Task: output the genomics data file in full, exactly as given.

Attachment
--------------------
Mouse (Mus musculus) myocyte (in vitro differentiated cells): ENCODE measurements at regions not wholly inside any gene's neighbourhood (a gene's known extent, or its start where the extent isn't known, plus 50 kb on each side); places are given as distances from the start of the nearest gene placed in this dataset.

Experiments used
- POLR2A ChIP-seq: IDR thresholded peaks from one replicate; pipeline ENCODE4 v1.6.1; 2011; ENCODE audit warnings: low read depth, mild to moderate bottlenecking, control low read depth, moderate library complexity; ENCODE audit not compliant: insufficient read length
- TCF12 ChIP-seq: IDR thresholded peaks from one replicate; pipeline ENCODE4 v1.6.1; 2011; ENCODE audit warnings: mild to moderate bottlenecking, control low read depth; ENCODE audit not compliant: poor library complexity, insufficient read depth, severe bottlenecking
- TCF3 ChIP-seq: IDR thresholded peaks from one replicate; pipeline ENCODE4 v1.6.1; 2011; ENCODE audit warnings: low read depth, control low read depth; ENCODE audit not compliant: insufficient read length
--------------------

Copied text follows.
Mouse (Mus musculus) myocyte (in vitro differentiated cells): ENCODE measurements at regions not wholly inside any gene's neighbourhood (a gene's known extent, or its start where the extent isn't known, plus 50 kb on each side); places are given as distances from the start of the nearest gene placed in this dataset.

Experiments used
- POLR2A ChIP-seq: IDR thresholded peaks from one replicate; pipeline ENCODE4 v1.6.1; 2011; ENCODE audit warnings: low read depth, mild to moderate bottlenecking, control low read depth, moderate library complexity; ENCODE audit not compliant: insufficient read length
- TCF12 ChIP-seq: IDR thresholded peaks from one replicate; pipeline ENCODE4 v1.6.1; 2011; ENCODE audit warnings: mild to moderate bottlenecking, control low read depth; ENCODE audit not compliant: poor library complexity, insufficient read depth, severe bottlenecking
- TCF3 ChIP-seq: IDR thresholded peaks from one replicate; pipeline ENCODE4 v1.6.1; 2011; ENCODE audit warnings: low read depth, control low read depth; ENCODE audit not compliant: insufficient read length